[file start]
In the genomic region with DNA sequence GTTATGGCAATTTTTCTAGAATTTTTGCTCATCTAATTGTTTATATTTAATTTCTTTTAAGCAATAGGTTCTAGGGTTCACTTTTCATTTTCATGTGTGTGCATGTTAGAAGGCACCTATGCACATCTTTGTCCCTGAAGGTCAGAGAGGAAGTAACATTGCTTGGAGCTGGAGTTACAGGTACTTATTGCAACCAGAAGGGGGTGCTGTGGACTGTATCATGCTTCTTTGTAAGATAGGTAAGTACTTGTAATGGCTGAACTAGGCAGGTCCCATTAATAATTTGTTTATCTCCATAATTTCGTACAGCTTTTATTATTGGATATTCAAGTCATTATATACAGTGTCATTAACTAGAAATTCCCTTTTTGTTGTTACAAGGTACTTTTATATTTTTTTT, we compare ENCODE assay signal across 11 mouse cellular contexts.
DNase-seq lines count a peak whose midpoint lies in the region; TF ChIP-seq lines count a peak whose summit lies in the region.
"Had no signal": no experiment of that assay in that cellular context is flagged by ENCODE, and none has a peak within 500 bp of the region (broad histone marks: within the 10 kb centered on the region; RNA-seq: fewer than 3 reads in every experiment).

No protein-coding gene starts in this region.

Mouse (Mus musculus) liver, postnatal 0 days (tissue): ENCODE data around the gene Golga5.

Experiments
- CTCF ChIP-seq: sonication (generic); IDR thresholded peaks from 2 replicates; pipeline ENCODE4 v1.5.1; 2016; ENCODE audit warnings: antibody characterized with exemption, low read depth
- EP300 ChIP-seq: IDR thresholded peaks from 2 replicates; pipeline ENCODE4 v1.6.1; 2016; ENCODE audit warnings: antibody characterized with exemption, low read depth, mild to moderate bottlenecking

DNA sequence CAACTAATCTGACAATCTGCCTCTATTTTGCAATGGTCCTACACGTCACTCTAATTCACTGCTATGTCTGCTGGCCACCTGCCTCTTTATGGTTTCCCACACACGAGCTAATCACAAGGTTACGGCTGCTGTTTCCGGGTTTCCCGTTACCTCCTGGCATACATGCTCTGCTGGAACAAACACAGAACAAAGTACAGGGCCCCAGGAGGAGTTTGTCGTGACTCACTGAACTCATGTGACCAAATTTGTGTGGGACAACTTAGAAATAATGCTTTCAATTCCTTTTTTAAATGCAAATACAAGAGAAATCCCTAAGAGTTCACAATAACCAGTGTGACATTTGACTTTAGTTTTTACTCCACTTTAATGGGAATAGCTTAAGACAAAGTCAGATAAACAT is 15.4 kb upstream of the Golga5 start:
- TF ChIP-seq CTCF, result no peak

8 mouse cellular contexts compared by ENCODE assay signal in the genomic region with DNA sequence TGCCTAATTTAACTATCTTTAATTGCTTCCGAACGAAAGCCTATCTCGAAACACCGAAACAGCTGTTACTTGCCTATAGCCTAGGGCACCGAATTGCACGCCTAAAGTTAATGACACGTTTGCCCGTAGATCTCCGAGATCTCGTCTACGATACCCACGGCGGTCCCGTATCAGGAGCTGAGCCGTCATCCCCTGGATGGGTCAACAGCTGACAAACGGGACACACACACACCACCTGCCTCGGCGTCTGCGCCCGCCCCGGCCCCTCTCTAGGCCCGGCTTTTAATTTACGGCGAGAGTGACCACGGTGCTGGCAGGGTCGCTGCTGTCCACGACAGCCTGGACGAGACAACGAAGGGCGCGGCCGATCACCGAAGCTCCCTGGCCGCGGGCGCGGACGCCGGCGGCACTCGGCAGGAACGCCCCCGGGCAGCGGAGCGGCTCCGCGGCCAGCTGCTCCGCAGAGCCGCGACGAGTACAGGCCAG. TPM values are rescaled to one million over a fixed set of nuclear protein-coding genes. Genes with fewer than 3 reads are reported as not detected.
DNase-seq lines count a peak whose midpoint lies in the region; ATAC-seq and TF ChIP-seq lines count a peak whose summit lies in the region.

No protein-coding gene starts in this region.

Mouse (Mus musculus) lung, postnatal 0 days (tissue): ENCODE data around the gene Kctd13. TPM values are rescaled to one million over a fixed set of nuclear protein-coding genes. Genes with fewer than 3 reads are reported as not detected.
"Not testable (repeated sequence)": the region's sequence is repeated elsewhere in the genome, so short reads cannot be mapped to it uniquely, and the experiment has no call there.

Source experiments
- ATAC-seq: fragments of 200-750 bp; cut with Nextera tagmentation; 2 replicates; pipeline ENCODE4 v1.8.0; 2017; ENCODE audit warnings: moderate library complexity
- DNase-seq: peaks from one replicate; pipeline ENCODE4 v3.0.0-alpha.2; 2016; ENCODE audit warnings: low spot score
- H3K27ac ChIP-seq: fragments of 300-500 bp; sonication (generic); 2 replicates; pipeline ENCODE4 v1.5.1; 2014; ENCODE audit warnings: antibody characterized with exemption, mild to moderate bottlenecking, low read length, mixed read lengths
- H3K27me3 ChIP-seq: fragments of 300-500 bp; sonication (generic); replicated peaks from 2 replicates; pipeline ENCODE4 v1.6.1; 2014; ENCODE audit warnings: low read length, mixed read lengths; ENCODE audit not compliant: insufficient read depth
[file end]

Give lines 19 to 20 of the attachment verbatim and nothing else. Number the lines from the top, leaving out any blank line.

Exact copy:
- H3K27ac ChIP-seq: fragments of 300-500 bp; sonication (generic); 2 replicates; pipeline ENCODE4 v1.5.1; 2014; ENCODE audit warnings: antibody characterized with exemption, mild to moderate bottlenecking, low read length, mixed read lengths
- H3K27me3 ChIP-seq: fragments of 300-500 bp; sonication (generic); replicated peaks from 2 replicates; pipeline ENCODE4 v1.6.1; 2014; ENCODE audit warnings: low read length, mixed read lengths; ENCODE audit not compliant: insufficient read depth